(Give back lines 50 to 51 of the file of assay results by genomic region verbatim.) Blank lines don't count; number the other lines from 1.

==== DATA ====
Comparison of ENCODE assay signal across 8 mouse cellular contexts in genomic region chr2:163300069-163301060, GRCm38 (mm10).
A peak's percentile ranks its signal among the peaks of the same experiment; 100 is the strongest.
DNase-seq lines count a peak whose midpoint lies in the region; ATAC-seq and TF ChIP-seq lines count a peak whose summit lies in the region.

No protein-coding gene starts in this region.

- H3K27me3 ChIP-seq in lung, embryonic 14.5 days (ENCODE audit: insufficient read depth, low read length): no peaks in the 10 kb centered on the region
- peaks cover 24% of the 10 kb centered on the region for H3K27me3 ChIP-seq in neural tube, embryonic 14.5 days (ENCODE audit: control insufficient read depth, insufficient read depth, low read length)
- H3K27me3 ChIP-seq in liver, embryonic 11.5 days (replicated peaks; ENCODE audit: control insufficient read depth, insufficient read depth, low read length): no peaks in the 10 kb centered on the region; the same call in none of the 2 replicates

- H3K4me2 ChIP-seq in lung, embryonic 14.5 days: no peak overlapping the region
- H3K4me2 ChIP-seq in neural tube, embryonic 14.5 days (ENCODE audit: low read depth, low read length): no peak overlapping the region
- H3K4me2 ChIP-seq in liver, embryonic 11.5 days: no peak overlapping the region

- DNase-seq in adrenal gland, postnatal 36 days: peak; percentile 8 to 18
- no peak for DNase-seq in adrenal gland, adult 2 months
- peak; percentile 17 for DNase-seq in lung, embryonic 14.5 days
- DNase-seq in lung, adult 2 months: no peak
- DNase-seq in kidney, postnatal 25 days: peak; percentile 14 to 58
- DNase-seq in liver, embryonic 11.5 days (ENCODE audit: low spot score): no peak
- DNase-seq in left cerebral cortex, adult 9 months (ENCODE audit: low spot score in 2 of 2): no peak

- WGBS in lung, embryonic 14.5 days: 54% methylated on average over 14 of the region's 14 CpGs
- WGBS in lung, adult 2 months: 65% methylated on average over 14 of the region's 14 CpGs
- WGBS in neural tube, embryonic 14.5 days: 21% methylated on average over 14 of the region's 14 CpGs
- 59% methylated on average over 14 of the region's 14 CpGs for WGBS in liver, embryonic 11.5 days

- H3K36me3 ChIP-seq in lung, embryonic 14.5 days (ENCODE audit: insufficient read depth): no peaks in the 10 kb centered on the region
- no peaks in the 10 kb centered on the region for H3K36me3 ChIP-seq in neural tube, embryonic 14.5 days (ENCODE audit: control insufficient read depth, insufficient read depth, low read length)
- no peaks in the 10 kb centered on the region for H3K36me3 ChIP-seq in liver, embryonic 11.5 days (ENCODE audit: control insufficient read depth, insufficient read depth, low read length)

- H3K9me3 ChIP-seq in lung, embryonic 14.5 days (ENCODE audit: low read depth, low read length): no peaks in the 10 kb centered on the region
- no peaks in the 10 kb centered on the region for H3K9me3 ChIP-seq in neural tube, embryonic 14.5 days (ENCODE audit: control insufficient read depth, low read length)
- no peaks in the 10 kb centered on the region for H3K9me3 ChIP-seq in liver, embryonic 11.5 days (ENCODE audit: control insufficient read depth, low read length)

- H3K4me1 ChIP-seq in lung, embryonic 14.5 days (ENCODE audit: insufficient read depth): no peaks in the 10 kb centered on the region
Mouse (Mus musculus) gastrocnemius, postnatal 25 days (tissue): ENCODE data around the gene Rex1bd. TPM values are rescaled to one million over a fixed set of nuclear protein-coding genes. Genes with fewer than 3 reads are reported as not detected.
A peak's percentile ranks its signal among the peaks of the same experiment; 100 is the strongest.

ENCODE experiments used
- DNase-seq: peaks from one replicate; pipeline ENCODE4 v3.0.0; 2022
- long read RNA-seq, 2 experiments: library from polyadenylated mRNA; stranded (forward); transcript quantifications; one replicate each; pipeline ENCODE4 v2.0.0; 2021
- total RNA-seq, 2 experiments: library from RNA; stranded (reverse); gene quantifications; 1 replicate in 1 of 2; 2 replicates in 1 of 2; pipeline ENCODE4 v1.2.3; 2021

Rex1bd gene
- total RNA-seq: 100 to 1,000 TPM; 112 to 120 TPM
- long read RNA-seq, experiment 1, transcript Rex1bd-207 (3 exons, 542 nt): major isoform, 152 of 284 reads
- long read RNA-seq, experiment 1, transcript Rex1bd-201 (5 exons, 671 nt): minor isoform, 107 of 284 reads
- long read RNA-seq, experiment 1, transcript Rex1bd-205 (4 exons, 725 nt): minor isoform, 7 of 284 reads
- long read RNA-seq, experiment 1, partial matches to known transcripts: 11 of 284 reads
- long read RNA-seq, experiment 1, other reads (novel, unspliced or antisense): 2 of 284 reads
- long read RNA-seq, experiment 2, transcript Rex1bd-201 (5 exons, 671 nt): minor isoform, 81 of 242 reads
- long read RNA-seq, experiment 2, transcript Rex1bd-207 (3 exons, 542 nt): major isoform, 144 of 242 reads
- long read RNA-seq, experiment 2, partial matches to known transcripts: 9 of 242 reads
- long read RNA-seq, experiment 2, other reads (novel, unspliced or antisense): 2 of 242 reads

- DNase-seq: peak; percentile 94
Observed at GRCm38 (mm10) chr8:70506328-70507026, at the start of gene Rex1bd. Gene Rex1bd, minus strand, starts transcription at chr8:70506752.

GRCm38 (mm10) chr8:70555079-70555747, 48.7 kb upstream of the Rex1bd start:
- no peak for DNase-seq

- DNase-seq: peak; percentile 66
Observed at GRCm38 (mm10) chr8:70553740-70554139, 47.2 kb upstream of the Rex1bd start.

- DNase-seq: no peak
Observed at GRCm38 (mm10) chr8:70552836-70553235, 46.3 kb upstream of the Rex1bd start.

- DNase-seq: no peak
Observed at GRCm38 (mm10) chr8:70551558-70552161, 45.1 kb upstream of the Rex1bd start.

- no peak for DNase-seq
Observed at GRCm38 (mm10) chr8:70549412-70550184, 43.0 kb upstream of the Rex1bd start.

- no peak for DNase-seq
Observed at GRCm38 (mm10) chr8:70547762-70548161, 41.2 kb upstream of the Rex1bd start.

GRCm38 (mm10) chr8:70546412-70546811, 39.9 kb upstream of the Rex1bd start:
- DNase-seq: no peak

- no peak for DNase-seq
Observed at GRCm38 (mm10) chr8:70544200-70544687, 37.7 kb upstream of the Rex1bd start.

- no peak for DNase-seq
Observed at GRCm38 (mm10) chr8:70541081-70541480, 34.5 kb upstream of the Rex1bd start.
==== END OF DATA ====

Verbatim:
- DNase-seq: peak; percentile 66
Observed at GRCm38 (mm10) chr8:70553740-70554139, 47.2 kb upstream of the Rex1bd start.